#RightsNotGames makes protesting accessible for disabled people

Arjun Harrison-Mann talks ethical design at the Design Indaba Festival 2017.

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The UK government implemented austerity measures in 2016 that adversely affected disabled people. The United Nations labelled the cuts to their benefits “grave and systematic” human rights violations.

Design Indaba Global Graduate Arjun Harrison-Mann felt the effects of this policy change close to home. His mother lost much of her own benefits, leaving the family struggling to make ends meet.

When people are angry at the decisions made by their government, they take to the streets in protest. But that isn’t always an option for disabled people. To give them a voice, Harrison-Mann, a Royal College of Art (RCA) MA graduate and the founder of collective Studio Hyte, designed a way to make protest action more accessible.

The #RightsNotGames platform is an online protest website designed in collaboration with Ben Redgrove and Disabled People Against Cuts. It allows 1000 protesters to live stream themselves from anywhere in the world. It then gathers the various streams in one place where the protest videos can either be heard in unison or individually, giving disabled people a voice.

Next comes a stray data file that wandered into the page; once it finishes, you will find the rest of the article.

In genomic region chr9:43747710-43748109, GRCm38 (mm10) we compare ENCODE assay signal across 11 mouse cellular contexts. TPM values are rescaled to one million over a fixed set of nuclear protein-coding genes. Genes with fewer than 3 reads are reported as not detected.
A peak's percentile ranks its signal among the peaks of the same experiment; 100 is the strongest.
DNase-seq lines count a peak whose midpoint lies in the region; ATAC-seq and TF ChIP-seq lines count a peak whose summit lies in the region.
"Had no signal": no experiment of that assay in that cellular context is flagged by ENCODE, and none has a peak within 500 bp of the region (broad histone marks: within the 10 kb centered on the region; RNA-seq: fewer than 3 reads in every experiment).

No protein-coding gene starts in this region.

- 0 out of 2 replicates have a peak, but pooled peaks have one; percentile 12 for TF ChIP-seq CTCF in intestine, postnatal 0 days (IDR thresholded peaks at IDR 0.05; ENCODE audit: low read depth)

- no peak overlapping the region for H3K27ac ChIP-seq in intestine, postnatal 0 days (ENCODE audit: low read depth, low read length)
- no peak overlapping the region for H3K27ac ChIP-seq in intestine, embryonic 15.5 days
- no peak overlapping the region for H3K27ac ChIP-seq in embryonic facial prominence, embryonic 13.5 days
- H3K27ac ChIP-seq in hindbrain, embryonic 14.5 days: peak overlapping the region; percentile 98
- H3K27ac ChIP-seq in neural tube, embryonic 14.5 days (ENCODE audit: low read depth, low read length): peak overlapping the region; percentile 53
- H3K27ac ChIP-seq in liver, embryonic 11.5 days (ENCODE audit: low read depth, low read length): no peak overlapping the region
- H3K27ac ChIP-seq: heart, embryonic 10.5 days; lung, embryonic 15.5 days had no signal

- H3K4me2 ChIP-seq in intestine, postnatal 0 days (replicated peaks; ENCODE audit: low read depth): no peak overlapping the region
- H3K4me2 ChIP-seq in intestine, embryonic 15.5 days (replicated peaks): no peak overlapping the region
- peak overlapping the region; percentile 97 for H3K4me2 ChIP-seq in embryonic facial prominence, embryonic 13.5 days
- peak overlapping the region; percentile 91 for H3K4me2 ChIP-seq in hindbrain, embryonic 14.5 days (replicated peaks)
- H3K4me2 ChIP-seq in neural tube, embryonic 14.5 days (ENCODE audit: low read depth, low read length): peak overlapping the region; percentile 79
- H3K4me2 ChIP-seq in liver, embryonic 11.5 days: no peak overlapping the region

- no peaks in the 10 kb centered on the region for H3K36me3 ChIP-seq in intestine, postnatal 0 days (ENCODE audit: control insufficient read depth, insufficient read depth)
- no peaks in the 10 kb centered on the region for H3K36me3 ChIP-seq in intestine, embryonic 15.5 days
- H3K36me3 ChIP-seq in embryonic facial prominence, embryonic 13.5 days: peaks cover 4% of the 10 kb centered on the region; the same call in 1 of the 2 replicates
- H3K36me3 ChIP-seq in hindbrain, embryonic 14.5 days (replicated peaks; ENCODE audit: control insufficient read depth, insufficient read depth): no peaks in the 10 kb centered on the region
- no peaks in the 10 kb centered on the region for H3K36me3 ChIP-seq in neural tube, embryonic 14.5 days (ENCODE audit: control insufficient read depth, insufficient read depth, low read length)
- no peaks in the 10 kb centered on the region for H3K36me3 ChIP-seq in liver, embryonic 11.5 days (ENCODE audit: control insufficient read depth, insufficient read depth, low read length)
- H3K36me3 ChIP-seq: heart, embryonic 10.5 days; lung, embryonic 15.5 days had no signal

The project is an example of Harrison-Mann’s approach to dialogical design, a framework that puts the audience on the same level of importance as the work and its subject matter.

In another project, @DearDecisionMkr, he shines a light on the lack of empathy in the disability benefits process by showing that Personal Independence Payments (PIPs) were being allocated using a faceless algorithm. This is especially potent because, in 2016, 65 per cent of people who were denied disability benefits in the UK were found to have been wrongfully denied.

“Systems can’t feel compassion only humans can,” he said in his Design Talk at the Design Indaba Conference 2017. “And even though there are people existing within these systems, unfortunately, most of the time their hands are tied.”

In his work, he hopes to use dialogical design as a more ethical way to engage the audience, the subject and the design piece. “I hope to one day create work that considers both the subject and the participant in equal measure.”

Watch the Interview with Arjun Harrison-Mann